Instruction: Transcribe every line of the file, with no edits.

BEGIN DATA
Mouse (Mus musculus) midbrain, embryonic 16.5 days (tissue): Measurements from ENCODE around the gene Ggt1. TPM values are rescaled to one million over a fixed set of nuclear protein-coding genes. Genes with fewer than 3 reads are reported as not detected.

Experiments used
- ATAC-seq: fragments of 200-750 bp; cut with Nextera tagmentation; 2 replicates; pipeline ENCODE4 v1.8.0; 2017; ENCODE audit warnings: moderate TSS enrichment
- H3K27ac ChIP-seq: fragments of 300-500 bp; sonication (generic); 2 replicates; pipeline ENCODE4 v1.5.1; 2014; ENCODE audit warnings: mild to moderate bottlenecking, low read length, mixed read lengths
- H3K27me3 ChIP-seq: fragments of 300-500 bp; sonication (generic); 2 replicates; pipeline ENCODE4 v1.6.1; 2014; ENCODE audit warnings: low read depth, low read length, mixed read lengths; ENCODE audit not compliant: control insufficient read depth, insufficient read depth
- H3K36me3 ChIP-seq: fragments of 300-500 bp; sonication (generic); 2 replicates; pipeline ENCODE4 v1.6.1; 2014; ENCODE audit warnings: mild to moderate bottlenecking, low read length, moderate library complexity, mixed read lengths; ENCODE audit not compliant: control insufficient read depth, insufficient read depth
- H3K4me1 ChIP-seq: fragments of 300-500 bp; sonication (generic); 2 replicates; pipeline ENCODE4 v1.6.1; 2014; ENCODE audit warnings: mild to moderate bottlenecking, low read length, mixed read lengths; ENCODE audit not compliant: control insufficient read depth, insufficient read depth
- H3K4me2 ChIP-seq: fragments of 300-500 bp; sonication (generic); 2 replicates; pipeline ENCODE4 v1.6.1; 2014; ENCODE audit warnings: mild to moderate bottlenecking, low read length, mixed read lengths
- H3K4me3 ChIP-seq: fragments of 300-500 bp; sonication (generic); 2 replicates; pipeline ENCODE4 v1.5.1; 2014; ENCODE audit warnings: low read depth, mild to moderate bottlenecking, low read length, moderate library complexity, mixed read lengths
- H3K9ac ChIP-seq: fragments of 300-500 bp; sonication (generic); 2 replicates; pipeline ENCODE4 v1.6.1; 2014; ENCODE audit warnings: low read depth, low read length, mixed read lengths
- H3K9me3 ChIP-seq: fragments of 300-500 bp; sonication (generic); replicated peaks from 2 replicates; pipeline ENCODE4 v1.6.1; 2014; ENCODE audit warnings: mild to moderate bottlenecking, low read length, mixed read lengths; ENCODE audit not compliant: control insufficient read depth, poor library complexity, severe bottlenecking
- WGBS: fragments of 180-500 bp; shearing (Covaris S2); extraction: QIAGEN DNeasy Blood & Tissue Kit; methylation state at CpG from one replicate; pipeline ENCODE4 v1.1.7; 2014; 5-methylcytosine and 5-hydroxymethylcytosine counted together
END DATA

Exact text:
Mouse (Mus musculus) midbrain, embryonic 16.5 days (tissue): Measurements from ENCODE around the gene Ggt1. TPM values are rescaled to one million over a fixed set of nuclear protein-coding genes. Genes with fewer than 3 reads are reported as not detected.

Experiments used
- ATAC-seq: fragments of 200-750 bp; cut with Nextera tagmentation; 2 replicates; pipeline ENCODE4 v1.8.0; 2017; ENCODE audit warnings: moderate TSS enrichment
- H3K27ac ChIP-seq: fragments of 300-500 bp; sonication (generic); 2 replicates; pipeline ENCODE4 v1.5.1; 2014; ENCODE audit warnings: mild to moderate bottlenecking, low read length, mixed read lengths
- H3K27me3 ChIP-seq: fragments of 300-500 bp; sonication (generic); 2 replicates; pipeline ENCODE4 v1.6.1; 2014; ENCODE audit warnings: low read depth, low read length, mixed read lengths; ENCODE audit not compliant: control insufficient read depth, insufficient read depth
- H3K36me3 ChIP-seq: fragments of 300-500 bp; sonication (generic); 2 replicates; pipeline ENCODE4 v1.6.1; 2014; ENCODE audit warnings: mild to moderate bottlenecking, low read length, moderate library complexity, mixed read lengths; ENCODE audit not compliant: control insufficient read depth, insufficient read depth
- H3K4me1 ChIP-seq: fragments of 300-500 bp; sonication (generic); 2 replicates; pipeline ENCODE4 v1.6.1; 2014; ENCODE audit warnings: mild to moderate bottlenecking, low read length, mixed read lengths; ENCODE audit not compliant: control insufficient read depth, insufficient read depth
- H3K4me2 ChIP-seq: fragments of 300-500 bp; sonication (generic); 2 replicates; pipeline ENCODE4 v1.6.1; 2014; ENCODE audit warnings: mild to moderate bottlenecking, low read length, mixed read lengths
- H3K4me3 ChIP-seq: fragments of 300-500 bp; sonication (generic); 2 replicates; pipeline ENCODE4 v1.5.1; 2014; ENCODE audit warnings: low read depth, mild to moderate bottlenecking, low read length, moderate library complexity, mixed read lengths
- H3K9ac ChIP-seq: fragments of 300-500 bp; sonication (generic); 2 replicates; pipeline ENCODE4 v1.6.1; 2014; ENCODE audit warnings: low read depth, low read length, mixed read lengths
- H3K9me3 ChIP-seq: fragments of 300-500 bp; sonication (generic); replicated peaks from 2 replicates; pipeline ENCODE4 v1.6.1; 2014; ENCODE audit warnings: mild to moderate bottlenecking, low read length, mixed read lengths; ENCODE audit not compliant: control insufficient read depth, poor library complexity, severe bottlenecking
- WGBS: fragments of 180-500 bp; shearing (Covaris S2); extraction: QIAGEN DNeasy Blood & Tissue Kit; methylation state at CpG from one replicate; pipeline ENCODE4 v1.1.7; 2014; 5-methylcytosine and 5-hydroxymethylcytosine counted together